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Joburg CBD Explosion: Three Possible Causes Identified

As gas emerged as the most likely cause of an explosion that rocked the Joburg CBD, claiming one life and leaving 48 people injured, Egoli G...

As gas emerged as the most likely cause of an explosion that rocked the Joburg CBD, claiming one life and leaving 48 people injured, Egoli Gas confirmed that a “small leak” had been detected which it said was likely caused by the explosion.

There was panic and chaos on Bree Street in the CBD on Wednesday afternoon after an explosion caused the road to cave in and resulted in several vehicles being flung from the road or toppled by the force of the blast.

Thirty-four vehicles, mostly taxis, were damaged in the explosion. Robert Mulaudzi, a spokesperson for the Johannesburg Emergency Management Services, revealed that the male victim's body was recovered from the debris early on Thursday morning.

He further stated, "Forty-one people were treated for serious injuries, ranging from moderate to minor, yesterday. They were transported to various health facilities for further medical care."

The City of Johannesburg's preliminary investigation has identified three possible scenarios which could have led to Wednesday's explosion in the CBD — but only one scenario seems likely.

City manager Floyd Brink said the ignition of methane gas in underground storm water systems due to sewage ingress could have led to the blast.
Joburg CBD Explosion: Three Possible Causes Identified

He said the second possibility was the ignition of natural gas, mixed with oxygen in underground storm water drainage systems or service ducts and the ignition of gas from a gas pipe burst could have led to an explosion.

“The third and last possibility is the ignition of gas from a gas pipe burst,” Brink added. He addressed journalists on Thursday evening at Mary Fitzgerald Square where the city has set up the command unit after Wednesday's blast that left almost 50 people injured and one person dead.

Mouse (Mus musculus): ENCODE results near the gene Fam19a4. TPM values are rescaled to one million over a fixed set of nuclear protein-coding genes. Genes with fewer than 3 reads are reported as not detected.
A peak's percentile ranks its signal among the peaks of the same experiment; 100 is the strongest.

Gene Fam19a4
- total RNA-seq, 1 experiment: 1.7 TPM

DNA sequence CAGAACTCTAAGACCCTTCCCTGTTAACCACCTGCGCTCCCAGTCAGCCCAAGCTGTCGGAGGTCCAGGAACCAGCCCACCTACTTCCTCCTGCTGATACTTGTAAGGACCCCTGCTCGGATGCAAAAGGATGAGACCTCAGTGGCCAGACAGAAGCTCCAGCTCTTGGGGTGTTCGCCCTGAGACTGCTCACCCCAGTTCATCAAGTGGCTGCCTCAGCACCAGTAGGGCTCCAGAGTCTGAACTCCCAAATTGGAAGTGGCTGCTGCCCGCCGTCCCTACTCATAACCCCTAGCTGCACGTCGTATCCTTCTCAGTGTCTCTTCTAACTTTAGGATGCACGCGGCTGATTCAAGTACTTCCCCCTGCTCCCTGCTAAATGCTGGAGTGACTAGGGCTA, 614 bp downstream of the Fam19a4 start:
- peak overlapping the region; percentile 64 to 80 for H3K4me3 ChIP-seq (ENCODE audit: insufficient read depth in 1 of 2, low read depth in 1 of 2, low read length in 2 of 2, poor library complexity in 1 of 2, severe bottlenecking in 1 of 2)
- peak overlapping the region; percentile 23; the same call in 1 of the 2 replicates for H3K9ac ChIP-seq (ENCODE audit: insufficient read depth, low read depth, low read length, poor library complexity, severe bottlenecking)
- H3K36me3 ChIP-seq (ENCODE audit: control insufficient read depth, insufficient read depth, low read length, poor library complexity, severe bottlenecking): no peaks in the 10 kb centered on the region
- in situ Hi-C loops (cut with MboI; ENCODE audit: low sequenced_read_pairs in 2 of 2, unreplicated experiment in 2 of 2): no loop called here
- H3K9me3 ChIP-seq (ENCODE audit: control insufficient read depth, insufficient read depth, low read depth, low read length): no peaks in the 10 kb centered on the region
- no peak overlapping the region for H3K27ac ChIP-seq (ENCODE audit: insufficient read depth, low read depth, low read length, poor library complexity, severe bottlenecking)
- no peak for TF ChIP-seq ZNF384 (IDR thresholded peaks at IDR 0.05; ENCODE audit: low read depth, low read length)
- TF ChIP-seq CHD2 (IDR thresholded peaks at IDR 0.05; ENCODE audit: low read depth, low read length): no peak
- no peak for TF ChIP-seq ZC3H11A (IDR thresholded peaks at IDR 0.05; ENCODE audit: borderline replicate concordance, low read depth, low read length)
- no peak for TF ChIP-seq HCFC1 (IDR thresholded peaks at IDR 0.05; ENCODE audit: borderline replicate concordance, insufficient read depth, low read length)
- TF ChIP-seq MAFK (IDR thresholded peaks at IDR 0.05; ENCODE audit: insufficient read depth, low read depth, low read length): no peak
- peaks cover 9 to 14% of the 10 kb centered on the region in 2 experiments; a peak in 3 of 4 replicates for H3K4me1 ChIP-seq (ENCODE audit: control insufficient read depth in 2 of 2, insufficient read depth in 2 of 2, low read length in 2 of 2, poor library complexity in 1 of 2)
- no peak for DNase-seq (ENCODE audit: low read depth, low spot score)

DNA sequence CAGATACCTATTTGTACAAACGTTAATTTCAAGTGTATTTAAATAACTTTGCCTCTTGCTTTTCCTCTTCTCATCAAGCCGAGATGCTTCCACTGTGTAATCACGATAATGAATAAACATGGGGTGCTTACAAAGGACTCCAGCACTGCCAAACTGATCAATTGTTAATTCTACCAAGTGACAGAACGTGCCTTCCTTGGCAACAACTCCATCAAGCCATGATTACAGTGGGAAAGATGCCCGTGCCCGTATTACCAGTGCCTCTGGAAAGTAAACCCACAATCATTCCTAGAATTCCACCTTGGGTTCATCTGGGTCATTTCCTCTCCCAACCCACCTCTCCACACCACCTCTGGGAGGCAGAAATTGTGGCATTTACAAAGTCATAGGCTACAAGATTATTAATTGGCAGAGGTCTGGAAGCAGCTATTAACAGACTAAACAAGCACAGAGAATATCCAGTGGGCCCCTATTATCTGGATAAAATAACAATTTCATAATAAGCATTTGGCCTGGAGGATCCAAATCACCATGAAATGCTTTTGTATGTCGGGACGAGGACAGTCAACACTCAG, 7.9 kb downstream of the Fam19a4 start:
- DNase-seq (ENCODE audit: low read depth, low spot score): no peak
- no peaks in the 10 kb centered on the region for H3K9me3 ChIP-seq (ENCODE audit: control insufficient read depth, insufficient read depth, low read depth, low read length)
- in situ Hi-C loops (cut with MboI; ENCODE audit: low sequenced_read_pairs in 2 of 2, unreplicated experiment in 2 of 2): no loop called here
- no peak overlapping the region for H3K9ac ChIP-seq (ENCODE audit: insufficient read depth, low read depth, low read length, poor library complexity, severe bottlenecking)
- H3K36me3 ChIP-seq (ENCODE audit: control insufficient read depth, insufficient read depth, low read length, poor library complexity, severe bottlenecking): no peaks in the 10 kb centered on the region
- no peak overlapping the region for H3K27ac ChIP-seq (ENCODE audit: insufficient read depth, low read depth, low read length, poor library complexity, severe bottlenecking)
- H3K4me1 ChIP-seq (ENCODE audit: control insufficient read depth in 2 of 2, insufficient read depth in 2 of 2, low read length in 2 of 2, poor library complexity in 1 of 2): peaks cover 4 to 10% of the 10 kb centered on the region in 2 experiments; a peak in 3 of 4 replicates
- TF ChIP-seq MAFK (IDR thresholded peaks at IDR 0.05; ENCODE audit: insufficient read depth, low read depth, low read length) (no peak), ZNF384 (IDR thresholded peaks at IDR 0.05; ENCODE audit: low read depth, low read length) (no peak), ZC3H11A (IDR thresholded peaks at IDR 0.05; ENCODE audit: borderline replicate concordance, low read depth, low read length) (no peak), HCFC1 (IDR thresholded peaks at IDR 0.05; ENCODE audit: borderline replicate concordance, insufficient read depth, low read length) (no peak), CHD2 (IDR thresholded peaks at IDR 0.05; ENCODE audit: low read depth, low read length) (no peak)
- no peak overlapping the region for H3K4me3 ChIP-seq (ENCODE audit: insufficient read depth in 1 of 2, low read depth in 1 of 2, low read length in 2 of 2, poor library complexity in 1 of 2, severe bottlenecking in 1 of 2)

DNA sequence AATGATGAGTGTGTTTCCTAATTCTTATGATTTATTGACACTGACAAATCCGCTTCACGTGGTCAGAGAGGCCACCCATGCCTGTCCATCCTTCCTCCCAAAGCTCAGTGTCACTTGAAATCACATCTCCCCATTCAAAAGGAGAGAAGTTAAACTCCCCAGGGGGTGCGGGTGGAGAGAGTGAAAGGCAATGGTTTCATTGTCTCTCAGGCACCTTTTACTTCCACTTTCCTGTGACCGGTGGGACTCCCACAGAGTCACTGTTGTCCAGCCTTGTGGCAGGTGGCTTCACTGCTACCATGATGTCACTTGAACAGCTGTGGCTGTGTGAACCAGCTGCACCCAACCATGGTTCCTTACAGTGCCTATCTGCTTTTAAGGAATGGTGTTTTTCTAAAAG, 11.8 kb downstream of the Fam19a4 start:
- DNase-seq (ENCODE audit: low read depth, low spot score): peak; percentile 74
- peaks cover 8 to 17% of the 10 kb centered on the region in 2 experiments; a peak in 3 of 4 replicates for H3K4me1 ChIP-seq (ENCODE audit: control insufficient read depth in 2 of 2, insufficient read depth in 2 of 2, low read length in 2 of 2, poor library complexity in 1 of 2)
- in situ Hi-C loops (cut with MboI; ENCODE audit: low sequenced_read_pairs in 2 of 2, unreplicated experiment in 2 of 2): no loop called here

“At this stage only one of the above potential causes appears to be warranted, accidental leakage of natural gas into the service duct reaching explosion concentration levels of up to 15% and was ignited by a source unknown at this stage,” he said.

He said the source of gas in the service duct is unknown, with investigations to continue to try to locate the source in the next few days.

Brink said the buildings adjacent to the collapsed road were inspected and on Thursday evening there was no sign of failure detected, so the buildings were regarded structurally sound for occupation.

“We have also assessed the gas leaking into the atmosphere and have been assured by the environmental services and air quality controllers of the city that the gas leaking into the atmosphere poses no risk to residents as its concentration reduces rapidly in the open air,” he said.

He said, however, gas leaks into subsoil cavities such as basements can be fatal. “From yesterday evening, the city engineers and specialists from Johannesburg Roads Agency, Johannesburg Water, City Power and representatives of Egoli Gas have been on the site to ascertain facts on the source of the explosion and the triggers,” he said.

He said Egoli Gas was shutting down the gas pipelines that run through the site of the explosion. The gradual shutdown was due to be completed by 10pm Thursday.

“The process to purge the gas then will commence under the supervision of the city teams on site,” he said. Johannesburg Water has already isolated water supply to the area and deployed water tankers. This will be augmented by the deployment of mobile ablution facilities.

City Power will be deploying technicians to assess the power lines for damage along the 400m site and will only be able to re-energise the area once it has been declared safe.

Gauteng premier Panyaza Lesufi said Egoli Gas was the “centre of focus” in the probe into the cause of the blast. But the oil and gas company said it was “unlikely that the explosion was caused by a gas pipeline or leak”

“Our network has experienced no pressure loss which indicates the gas pipelines are intact. Our customers in the area continue to receive gas uninterrupted,” the company said.

In an update on Wednesday night it said: “The pipeline running on the road servitude of Bree Street has been checked and is not damaged. A small leak has been detected on the servitude pipeline at the corner of Bree and Eloff on a 100mm pipe.

“We believe the crack in the pipe has been caused by the collapse of the road. Our team is busy repairing this leak. Egoli Gas notes that there are about 15 other utility lines in the same area, for example a sewerage line that runs directly underneath the street. We would like to reiterate that our pipelines run on the servitude of the road.

“Egoli Gas observed through various platforms and by on-site members that one or two manhole covers have been blown off and a white gas-like substance is seen coming from these openings as well as some of the exposed cracks in the road. Egoli Gas would like to mention that our piped natural gas is not visible to the human eye and this appears to be visible warm steam.”

The company added: “We will keep the public posted as we continue assessing any damage to our network and assisting and providing piped natural gas expertise to the authorities, ensuring the area is maintained safe.” - Online Sources

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